• Se implementan valoraciones basadas en caso por caso, incluida la cuarentena mientras se esperan los resultados de la prueba, rastreo de las personas con las que se relacionó durante un periodo de 7 días e implementación de cuarentena para los contactos cercanos, además de pruebas de diagnóstico iii en su condado

Estamos viendo a lo largo de la Diócesis: la aceleración de la creación de vacunasiv, el uso de terapias y la implementación de medidas para las personas que son expuestas a la infección; para evitar que desarrollen la enfermedad o reducir su gravedad, y una mayor disponibilidad de pruebas serológicas (análisis de sangre)la capacidad de identificar inmunidad en los individuos.v

Estamos viendo a las comunidades locales presentar resultados negativos en cuanto al contagio comunitario. Algunos condados han dejado de presentar brotes contagiosos por meses.

Fase II Protocolos de la iglesia
Los obispos regionales ya han aprobado las medidas de reunión para las Fases I y II

Continuar con el uso de cubrebocas será lo apropiado.

La asistencia a las reuniones se puede regir por la regla de "distanciamiento físico o social" con una distancia de 6'-10 ' pies de las demás personas.

Es importante que todas las Iglesias comiencen a contar con servicios de adoración presenciales en la Fase II. Existe un deseo amplio de regresar a la adoración y alabanza en persona y la gente estará en espera de estas oportunidades. La Fase II es tiempo para que se presente esta oportunidad, especialmente el domingo de Pascua.

Su congregación podrá empezar a cantar si es que no lo han hecho ya – con cubrebocas o distanciamiento físico o social de al menos 6 pies. Tomen precauciones extra con respecto al arreglo de los espacios disponibles. Canten himnos cortos y con solo unos cuantos versos. También les recomendamos el uso de cubrebocas diseñados especialmente para cantar, específicamente para los integrantes del coro. Tenga en mente que esto podría no percibirse como una actividad segura por algunas. Probablemente podría necesitar considerar un servicio sin canticos, como una opción disponible, si no es que ya cuenta con una.

Considere la implementación de controles de salud en persona o virtuales para detectar síntomas o medición de temperatura, antes de que las personas ingresen a un recinto cerrado.

Los servicios al aire libre serán muy populares a medida que nos acercamos a la primavera y apreciamos estas opciones de reunión, ya que brindan un entorno mucho más seguro para la adoración. Es menos probable que se exponga al COVID-19 durante las actividades al aire libre, incluso sin el uso de cubrebocas, mismo que no se requieren estando al aire libre; cuando las personas que no viven bajo el mismo techo se mantienen al menos a 6 pies de distancia unos de otros y además limita su tiempo alrededor de otros.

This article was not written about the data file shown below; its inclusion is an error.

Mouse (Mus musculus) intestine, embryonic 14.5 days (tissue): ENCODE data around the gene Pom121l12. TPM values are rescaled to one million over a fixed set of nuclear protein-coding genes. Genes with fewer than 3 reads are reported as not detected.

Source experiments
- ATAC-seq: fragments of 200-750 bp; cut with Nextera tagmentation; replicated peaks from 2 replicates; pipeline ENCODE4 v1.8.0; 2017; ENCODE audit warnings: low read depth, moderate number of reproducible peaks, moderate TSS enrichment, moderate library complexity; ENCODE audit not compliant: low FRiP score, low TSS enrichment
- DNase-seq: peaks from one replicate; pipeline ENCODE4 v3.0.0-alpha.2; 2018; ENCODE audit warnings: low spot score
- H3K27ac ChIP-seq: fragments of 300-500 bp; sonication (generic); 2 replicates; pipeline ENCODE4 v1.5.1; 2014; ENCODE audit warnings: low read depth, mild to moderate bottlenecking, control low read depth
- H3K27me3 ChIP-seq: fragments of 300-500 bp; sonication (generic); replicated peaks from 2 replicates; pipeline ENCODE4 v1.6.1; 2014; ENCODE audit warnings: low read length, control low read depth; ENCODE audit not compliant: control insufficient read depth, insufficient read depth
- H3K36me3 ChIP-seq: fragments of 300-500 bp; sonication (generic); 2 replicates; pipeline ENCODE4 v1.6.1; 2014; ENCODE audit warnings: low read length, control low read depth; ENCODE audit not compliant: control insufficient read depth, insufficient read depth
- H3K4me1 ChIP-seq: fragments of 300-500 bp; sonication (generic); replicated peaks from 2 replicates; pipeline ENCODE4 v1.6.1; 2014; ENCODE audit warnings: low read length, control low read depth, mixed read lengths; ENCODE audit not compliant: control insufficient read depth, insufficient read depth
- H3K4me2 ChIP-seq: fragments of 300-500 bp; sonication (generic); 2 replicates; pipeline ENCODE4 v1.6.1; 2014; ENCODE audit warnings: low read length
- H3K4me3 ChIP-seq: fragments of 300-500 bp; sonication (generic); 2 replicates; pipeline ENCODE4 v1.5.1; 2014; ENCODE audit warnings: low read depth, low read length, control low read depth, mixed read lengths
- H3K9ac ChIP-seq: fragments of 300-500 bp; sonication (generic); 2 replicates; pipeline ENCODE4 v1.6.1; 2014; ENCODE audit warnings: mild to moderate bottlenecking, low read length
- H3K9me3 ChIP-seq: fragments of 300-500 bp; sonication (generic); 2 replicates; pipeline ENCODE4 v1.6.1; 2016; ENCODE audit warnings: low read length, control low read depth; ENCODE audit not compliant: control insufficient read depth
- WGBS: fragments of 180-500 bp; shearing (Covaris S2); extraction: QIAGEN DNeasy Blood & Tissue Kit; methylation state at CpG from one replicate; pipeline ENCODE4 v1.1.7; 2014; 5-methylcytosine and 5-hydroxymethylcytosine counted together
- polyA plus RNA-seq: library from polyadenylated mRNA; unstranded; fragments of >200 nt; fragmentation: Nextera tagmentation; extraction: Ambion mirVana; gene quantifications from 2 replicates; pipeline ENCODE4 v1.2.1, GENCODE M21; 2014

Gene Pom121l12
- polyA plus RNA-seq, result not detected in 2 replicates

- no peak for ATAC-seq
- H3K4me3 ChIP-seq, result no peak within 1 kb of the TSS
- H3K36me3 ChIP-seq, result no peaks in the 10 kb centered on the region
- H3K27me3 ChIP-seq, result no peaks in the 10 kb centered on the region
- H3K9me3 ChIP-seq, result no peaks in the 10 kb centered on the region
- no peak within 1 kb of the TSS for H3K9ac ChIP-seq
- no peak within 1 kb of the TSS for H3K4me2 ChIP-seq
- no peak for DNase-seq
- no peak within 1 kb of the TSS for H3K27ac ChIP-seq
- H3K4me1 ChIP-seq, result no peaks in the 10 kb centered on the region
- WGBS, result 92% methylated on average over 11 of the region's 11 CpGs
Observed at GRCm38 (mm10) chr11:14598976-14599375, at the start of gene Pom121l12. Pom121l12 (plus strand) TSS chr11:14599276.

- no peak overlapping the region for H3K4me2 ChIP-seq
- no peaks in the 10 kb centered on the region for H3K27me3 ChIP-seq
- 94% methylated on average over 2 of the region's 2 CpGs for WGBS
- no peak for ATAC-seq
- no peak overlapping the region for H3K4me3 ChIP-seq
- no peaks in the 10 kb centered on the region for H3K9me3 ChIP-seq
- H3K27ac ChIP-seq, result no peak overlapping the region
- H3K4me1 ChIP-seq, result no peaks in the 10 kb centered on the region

Recuerde que, para los servicios al aire libre, todos deben traer consigo un cubrebocas que puedan ponerse cuando entren en contacto con personas que puedan acercarse a menos de 6 pies y todos deben tener en cuenta que el tiempo y la proximidad hacen más latente la exposició

Es apropiado que durante la Fase II se regresen al sitio de reunión y adoración los cojines de las bancas y los libros litúrgicos, incluidos los libros de oración y los himnarios.

Durante la Fase II, compartir un mismo cáliz para beber no es apropiado, sin embargo, puede volver a la práctica de mojar la hostia en el vino, conocida como intinción. 

Durante la oración por la Eucaristía, si el Celebrante ha sido vacunado, no es necesario que use un cubrebocas. Sin embargo, recomendamos que el vino y el pan permanezcan cubiertos. Si el Celebrante no está vacunado, usar un cubrebocas y cubrir los elementos de la comunión siguen siendo la práctica mejor y más segura. Todos deben usar cubrebocas durante la distribución de la comunión.

Fase III –  Eliminación de distanciamiento físico o social con protección
Pasaremos lentamente a la Fase III a medida que entremos en una propagación comunitaria negativa del virus entre tanto que las vacunas y los protocolos de salud impactan en nuestras comunidades.

Creemos que su condado se encontrará en las primeras etapas de la Fase III, cuando las precauciones se perfilen a un nivel de moderado a bajo según los datos de monitoreo y control de los Centros para el Control y la Prevención de Enfermedades (CDC por sus siglas en inglés).